Taking five subjects rather than six reduces the workload and can be an advantage if the time gained is used constructively.

WACE Subject Selection Considerations

There are a number of points you should consider when choosing subjects:

  • Consider your subjects in both Years 11 and 12 as part of a two-year process to achieve your aims when you leave school. While it is possible to change subjects for Year 12, it is much better to go into your final year with the background provided by Year 11.
  • Past success is an important factor to consider (ie. choose what you have been good at in the past and avoid areas that you have found too difficult).
  • You may already have in mind a career and/or a university or TAFE course, which dictates some of the choice of Year 11 and 12 subjects. If this is the case you must check the career or university/TAFE prerequisites carefully.
  • Interest in subjects is very important. You will find increasingly that work in the Senior School requires that you study more on your own than in previous years. Interest is clearly a good motivator for this work.
  • You should decide whether or not you want your subjects to overlap and complement each other. For some students their choice might reflect an aim to acquire as broad a range of skills and knowledge as possible to keep options open for the future. Other students will want to use the skills and knowledge from one area to back up another.
  • Only one subject from certain pairs of subjects can be used in the calculation of the Tertiary Entrance Rank. Full details are included in University Admission Requirements for School Leavers. These are available from TISC.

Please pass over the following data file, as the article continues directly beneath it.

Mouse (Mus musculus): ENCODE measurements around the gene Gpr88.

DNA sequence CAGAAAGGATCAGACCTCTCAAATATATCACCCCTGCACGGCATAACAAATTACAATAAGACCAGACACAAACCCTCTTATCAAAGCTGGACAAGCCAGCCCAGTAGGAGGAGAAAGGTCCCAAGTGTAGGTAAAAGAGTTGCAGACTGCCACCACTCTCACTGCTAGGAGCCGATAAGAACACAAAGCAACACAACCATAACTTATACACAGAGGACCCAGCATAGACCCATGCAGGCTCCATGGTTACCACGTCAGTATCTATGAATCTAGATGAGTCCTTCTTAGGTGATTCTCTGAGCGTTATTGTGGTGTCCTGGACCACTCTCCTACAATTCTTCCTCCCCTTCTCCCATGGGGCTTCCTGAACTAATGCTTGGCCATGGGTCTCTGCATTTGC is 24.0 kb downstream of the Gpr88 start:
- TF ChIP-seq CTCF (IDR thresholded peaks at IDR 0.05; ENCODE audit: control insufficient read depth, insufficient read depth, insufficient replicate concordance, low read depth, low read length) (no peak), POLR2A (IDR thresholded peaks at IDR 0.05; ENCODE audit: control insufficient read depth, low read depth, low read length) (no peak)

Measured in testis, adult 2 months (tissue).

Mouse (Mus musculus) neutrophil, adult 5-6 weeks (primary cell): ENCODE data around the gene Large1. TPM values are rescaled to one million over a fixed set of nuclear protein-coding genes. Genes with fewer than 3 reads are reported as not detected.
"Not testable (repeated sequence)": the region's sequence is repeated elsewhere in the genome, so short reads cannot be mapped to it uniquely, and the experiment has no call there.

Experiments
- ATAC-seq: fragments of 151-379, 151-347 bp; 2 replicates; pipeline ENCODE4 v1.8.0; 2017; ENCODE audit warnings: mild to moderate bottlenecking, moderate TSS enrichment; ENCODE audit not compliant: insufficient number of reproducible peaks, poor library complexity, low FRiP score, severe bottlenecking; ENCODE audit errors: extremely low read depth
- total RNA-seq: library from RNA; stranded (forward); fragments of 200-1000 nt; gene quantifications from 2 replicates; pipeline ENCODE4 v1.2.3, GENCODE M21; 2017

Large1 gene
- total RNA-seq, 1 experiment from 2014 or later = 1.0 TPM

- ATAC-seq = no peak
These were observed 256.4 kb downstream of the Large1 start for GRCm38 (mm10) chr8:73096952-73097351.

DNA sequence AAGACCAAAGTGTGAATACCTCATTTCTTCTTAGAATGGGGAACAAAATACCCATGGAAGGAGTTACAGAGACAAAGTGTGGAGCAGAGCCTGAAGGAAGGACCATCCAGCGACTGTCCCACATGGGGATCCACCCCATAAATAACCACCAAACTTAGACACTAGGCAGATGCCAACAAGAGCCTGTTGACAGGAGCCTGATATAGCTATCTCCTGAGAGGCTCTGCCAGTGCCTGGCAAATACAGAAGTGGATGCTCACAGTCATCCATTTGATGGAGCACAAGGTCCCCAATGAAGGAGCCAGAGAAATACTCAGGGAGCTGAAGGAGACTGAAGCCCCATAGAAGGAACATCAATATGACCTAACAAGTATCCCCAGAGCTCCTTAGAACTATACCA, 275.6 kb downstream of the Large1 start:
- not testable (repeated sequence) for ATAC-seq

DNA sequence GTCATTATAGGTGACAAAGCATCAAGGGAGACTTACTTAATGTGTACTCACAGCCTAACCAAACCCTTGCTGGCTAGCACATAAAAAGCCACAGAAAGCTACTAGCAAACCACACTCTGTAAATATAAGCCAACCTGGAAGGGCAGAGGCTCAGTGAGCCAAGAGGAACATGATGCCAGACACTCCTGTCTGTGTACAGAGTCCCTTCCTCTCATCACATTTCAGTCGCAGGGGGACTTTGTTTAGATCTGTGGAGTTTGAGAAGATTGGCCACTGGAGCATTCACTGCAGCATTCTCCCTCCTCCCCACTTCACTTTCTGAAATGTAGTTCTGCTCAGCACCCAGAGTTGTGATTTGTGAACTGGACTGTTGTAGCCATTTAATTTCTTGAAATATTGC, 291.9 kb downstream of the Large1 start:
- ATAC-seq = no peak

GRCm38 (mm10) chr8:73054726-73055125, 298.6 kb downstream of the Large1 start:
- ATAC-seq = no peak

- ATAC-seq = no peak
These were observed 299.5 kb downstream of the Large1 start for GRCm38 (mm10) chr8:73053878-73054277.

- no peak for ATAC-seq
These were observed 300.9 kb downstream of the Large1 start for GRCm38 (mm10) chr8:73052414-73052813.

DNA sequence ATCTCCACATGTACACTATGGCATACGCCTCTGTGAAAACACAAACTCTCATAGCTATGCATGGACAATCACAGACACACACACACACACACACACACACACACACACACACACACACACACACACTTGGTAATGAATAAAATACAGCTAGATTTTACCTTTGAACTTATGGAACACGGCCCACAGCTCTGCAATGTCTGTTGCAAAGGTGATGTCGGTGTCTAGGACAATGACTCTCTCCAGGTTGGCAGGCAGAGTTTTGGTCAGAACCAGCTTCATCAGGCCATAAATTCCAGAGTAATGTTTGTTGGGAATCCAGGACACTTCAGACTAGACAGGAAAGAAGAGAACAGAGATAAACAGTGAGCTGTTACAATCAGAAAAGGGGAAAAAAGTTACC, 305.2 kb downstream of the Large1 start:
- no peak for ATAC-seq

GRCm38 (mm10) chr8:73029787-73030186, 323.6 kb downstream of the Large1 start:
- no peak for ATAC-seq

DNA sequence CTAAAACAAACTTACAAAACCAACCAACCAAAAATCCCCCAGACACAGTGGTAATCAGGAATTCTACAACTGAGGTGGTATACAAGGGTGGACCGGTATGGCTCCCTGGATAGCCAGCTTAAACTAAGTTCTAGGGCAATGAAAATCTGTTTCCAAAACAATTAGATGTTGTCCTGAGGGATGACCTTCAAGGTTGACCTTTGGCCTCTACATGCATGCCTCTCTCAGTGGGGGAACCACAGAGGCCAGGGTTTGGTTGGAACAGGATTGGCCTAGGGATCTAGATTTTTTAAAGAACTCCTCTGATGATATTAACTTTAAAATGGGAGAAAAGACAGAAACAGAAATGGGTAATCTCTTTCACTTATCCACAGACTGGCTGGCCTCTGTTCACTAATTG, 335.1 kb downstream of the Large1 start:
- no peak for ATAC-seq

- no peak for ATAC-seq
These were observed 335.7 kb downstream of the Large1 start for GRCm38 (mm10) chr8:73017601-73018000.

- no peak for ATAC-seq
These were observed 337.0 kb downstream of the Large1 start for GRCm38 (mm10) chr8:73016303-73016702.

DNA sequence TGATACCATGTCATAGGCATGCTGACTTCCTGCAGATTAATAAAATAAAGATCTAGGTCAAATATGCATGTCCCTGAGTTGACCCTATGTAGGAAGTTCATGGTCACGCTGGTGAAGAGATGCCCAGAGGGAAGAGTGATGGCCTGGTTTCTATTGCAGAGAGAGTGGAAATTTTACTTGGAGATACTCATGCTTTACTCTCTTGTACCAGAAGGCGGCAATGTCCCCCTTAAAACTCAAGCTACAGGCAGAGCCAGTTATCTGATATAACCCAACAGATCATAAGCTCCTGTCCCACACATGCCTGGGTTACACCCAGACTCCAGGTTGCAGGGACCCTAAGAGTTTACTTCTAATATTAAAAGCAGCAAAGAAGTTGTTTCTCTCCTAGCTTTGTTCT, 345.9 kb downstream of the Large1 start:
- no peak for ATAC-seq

• It is unwise to base your decision on factors such as the choice of friends or particular teachers you would like to have teaching you. Your friends’ interests, aptitudes and abilities may not be the same and the School cannot guarantee that you will be placed in a class set taught by a particular member of staff.

WACE Assessment Policy

PLC has a policy for the assessment of Senior School tests, examinations and assignments. The policy is in line with the expectations of the SCSA, and is printed in full in the Community Handbook.

Missed Assessments Due to a Course Change

Students changing subjects will not be penalised but should note the following points:

  • Students entering a subject within one cycle of an assessment task will not be expected to complete that task (for assessment purposes).
  • Students will be expected to complete an assessment task which provides the student with the opportunity to demonstrate achievement of the subject objectives. This should be completed by a date set by the class teacher or appropriate Head of Department, within two cycles of transfer to the subject.
  • All students changing subjects will sit the examinations in that subject. This may include questions on all subject objectives completed from the start of the school year.


Exhibitions and awards are granted by the SCSA each year. Both general educational excellence and course specific excellence are recognised. The general excellence awards are based on the results obtained from five courses studied in the last year of secondary schooling, and including two from each of Lists A and B.

Full details of the awards please visit SCSA website: